Photo of Rikers Island courtesy of Wikimedia
In April, Mayor de Blasio announced his support of closing the jail complex on Rikers Island after protests and calls from activists and public officials. In a proposal released Thursday, the mayor says closing Rikers will take at least ten years and will require a big decline in the number of inmates there, a drop in crime rates and significant funding. As the New York Times reported, according to the city’s 51-page report, in order to close Rikers within a decade, the population at the complex needs to drop to 5,000. Currently, the daily population is about 9,400, much lower than the average of 20,000 inmates the prison held during the 1990s.
Chart of proposed inmate population reduction courtesy of the mayor’s office
The city estimates that reducing the inmate population by 2,400 is possible within the next five years if changes are made in the bail system and the jail diversion programs are expanded. The report says crime rates need to be driven down even further and the time it takes to process cases shortened. Plus, the city’s criminal justice system must undergo more basic changes to really see a reduction in population, like rethinking the way the system deals with people accused of serious crimes. This may mean keeping those charged with felonies out jail by fitting them with electronic monitors or confining them to their homes.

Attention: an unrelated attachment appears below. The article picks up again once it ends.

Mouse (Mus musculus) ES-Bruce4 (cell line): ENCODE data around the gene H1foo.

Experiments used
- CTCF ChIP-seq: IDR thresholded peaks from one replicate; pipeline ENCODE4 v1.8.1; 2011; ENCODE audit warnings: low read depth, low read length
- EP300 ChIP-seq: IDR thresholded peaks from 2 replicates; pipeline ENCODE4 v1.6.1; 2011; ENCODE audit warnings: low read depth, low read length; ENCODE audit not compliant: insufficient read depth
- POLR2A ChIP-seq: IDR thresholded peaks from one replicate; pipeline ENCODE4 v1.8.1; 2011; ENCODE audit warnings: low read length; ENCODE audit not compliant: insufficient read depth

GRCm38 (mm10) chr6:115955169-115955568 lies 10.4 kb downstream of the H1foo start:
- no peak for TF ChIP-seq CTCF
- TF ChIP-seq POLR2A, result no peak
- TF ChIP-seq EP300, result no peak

Most of de Blasio’s plan includes investing in the infrastructure of Rikers so it can operate for another decade. The plan details about $1 billion in capital improvements and providing more housing for people with mental health problems. Another $100 million will go toward a training academy for correction officers, to replace the current one held in a shopping center in Queens. By the end of the year, the city also hopes to install thousands of surveillance cameras to curb violence.
The mayor’s proposal to close Rikers follows a plan released by the Council speaker, Melissa Mark-Viverito and an independent commission led by Jonathan Lippman, the state’s former chief judge. While packed with similar ideas, Mark-Viverito’s plan called for a construction of new jails in all five boroughs, a term the mayor has yet to support publicly. However, even if the city reaches their goal of 5,000 inmates, the city will need to build new jails outside of Rikers and update existing complexes in the city.
In the report’s introduction, de Blasio writes, “It would be much simpler for us to tell people what they want to hear and say we can achieve this goal quickly and easily, but we won’t do that. Instead, we are realistic.”
Follow the city’s roadmap to closing Rikers here.
[Via NY Times]
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